Adventure of the Week: A beginner’s guide to biking Steamboat
Steamboat Springs — I am not a professional mountain biker. The numerous scrapes, bruises and trips to the bike shop can attest to this. I’ll be headed there Friday to fix yet another flat tire.
I am not here to give you expert advice on how to ride or take care of your bike — I know little about either. I still don’t understand what a derailleur is.
I am, however, going to tell you what I’ve learned about biking in Steamboat Springs since I moved here from Kansas last month. First, having actual mountains to ride on makes everything a lot more difficult. My legs currently hate me.
Second, there are bears in Colorado, and I met two of them on one of my first bike rides. Don’t worry, I still have all of my limbs, but finding yourself sandwiched between two adult black bears on a bike path wasn’t how I envisioned my first bear encounter. Thankfully, no cubs were around, and the bears let me off with a warning.
Third, Steamboat Springs more than lives up to its summer name — Bike Town USA — because of its numerous bike trails. And I mean a lot of bike trails. Like, so many I didn’t even know where to start.
Being new to town, new to biking, or simply on vacation, it can be a little bit intimidating at first when trying to figure out where to ride. But don’t fret, because there are options for all levels, if you know where to look.
“It’s really an intermediate hotbed. We don’t have great beginner trails, and we don’t have great expert trails,” Brock Webster, owner of Orange Peel Bicycle Services in Steamboat, told me earlier this week about the town’s trail systems. “It’s kind of like our skiing. We are a family resort. Our skiing is very mellow. It’s why it’s popular.”
Eric Meyer, president of Routt County Riders, had a similar view of Steamboat’s trails when we spoke a few days ago. In short, nothing is too difficult, technically speaking, but because many trails have steep inclines to start, they can scare off beginning bikers.
Case in point, my trip down the Mad Creek Trail earlier this week. Located about five minutes outside of Steamboat up Routt County Road 129, this is a beautiful trail up the side of a mountain to a meadow with a historic barn, and paths leading off from there as far as you’re willing to go. It’s great, except for the first mile from the parking lot. I spent that stretch mostly pushing my bike over the rocks as I tried to suck in the little bit of oxygen I could find.
“You might have to walk up a couple of the first pitches, but once you get up a little ways, most of the trails are relatively smooth and relatively low grade,” Meyer said, talking about the majority of Steamboat’s trails. “It’s more a lungs and legs situation for a beginner. We can definitely improve on the lower end stuff and also definitely improve on the technical stuff for the advanced intermediates. But we’ve got the middle covered pretty well.”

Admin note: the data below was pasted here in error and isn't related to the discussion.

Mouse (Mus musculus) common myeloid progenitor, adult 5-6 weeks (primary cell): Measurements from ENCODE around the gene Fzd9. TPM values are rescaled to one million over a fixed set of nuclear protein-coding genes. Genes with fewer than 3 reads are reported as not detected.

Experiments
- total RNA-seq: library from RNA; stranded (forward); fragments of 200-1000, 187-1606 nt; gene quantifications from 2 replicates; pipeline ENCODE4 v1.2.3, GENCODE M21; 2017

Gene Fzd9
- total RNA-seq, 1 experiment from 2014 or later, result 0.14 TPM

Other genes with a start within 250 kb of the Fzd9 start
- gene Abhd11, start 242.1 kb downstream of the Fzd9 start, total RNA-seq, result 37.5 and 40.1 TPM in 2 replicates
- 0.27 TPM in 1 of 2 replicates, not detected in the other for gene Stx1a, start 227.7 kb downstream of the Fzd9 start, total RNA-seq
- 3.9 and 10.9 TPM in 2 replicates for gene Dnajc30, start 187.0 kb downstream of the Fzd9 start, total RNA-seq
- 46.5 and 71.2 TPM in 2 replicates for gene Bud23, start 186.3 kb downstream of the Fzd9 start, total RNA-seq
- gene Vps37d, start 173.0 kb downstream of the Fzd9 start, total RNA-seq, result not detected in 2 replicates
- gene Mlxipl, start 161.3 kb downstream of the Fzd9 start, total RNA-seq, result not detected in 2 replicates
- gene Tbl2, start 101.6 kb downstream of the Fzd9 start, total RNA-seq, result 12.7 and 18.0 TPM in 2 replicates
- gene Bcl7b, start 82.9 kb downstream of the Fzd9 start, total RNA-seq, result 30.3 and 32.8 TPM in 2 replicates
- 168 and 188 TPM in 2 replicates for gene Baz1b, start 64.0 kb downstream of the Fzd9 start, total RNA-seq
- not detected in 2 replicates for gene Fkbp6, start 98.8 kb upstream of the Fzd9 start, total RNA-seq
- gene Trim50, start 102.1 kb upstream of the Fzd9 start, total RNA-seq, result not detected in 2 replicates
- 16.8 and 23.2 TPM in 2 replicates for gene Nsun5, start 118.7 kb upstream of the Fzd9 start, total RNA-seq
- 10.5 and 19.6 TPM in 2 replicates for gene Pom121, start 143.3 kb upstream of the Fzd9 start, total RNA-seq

If your legs and lungs are better than mine — and they probably are — you’ll have no limit to the trails at your disposal. But if you’re like me and are just getting your feet wet, here are a few trails even the newest of riders can enjoy, as recommended by area experts.
YAMPA RIVER CORE TRAIL
I mostly included this because it’s difficult to ignore if you spend any time at all in Steamboat. No, it’s not a real mountain bike trail (it’s paved) and it’s often full of people (and dogs), but if you need something easy to get your legs warmed up, it’s great. The trail follows the Yampa River from one of end town to the other, making it not only a great workout, but also a great alternative to driving. And if you’re not adjusted to the altitude, I highly recommend giving it a go before you hit the dirt.
SPRING CREEK TRAIL
I wasn’t excited about this one at all, as it’s considered to be one of the most popular trails in Steamboat and starts near the high school, just off of Third Street downtown. However, after actually giving it a chance, I came away a big fan. Yes, it can be terribly crowded and you’ll often have to step aside to let people pass (or they step aside for you), but it’s worth it. Like many trails in town, this one gets better the farther you go. The first two miles is a nice two-track trail following the idyllic Spring Creek. The fun part begins when you get to the single track, which goes for miles more into the forest and offers plenty of ups and downs, all manageable for the rookie rider.
BLUFFS LOOP ON EMERALD MOUNTAIN
From downtown, Emerald Mountain looks intimidating and more of a challenge than I wanted. Turns out, looks are deceiving. Yes, getting up the first part of most of Emerald’s trails is difficult — I find no shame in walking your bike up these parts — but once you get some elevation, the trails are fairly flat and offer amazing views of town. Bluffs Loop, which starts just behind the Rodeo Arena, next to the horse stables, is a beginner-friendly ride for the entire family. And if you get through that, Emerald Mountain offers plenty of other trails, all with their own flair.
I love this trail for many reasons. One, it takes you out of town a little bit. To reach the trailhead, turn onto 13th Street, next to the Bud Werner Memorial Library, and seven miles later, you’ll turn onto Cow Creek Road (Routt County Road 45) and travel another mile down the dirt road, where you’ll find a pair of parking lots on your left. The trail, which is located on the backside of Emerald Mountain, is a 3.3-mile loop that offers plenty of challenges for experienced riders but is also manageable for beginners. The views of The Sleeping Giant are great, the isolation is zen-like, and the cows — well, yes, there might be a few cows on the trail, but that’s part of it’s charm. It’s definitely worth the short drive.
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